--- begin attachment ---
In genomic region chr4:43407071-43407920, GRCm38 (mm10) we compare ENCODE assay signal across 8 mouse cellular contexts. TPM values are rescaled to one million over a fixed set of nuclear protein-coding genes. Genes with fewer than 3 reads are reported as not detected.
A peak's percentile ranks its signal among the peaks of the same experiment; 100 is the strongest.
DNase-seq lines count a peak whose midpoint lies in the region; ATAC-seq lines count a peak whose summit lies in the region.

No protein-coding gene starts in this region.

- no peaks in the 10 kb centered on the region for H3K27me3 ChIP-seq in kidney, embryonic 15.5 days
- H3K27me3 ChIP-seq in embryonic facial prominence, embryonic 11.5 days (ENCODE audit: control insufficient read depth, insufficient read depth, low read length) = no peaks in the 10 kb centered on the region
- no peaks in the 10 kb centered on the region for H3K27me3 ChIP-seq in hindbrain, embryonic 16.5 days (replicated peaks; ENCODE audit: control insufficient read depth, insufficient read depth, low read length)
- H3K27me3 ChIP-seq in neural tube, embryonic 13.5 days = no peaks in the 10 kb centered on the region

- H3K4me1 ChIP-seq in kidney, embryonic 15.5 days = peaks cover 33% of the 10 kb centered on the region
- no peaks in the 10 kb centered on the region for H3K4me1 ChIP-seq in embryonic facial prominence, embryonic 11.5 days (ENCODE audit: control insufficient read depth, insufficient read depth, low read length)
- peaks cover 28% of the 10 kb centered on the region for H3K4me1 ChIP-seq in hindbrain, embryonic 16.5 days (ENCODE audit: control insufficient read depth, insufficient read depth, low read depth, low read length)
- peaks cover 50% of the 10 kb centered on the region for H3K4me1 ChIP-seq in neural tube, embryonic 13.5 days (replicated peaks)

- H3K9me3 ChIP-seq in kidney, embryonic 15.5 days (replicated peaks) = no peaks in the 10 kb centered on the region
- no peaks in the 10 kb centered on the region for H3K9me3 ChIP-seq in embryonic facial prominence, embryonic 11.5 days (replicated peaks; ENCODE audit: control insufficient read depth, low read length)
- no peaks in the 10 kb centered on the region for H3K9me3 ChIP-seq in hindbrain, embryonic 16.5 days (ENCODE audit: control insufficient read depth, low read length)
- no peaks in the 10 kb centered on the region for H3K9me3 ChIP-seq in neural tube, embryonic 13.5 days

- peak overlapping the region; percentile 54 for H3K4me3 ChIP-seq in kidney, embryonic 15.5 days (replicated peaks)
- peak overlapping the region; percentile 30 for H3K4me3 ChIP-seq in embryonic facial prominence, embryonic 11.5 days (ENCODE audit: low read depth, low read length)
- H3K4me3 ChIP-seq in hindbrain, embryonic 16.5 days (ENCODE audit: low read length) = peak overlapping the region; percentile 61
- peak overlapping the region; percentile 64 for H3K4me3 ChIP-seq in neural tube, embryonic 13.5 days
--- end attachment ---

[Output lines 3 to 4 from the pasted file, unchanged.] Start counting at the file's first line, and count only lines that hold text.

DNase-seq lines count a peak whose midpoint lies in the region; ATAC-seq lines count a peak whose summit lies in the region.

No protein-coding gene starts in this region.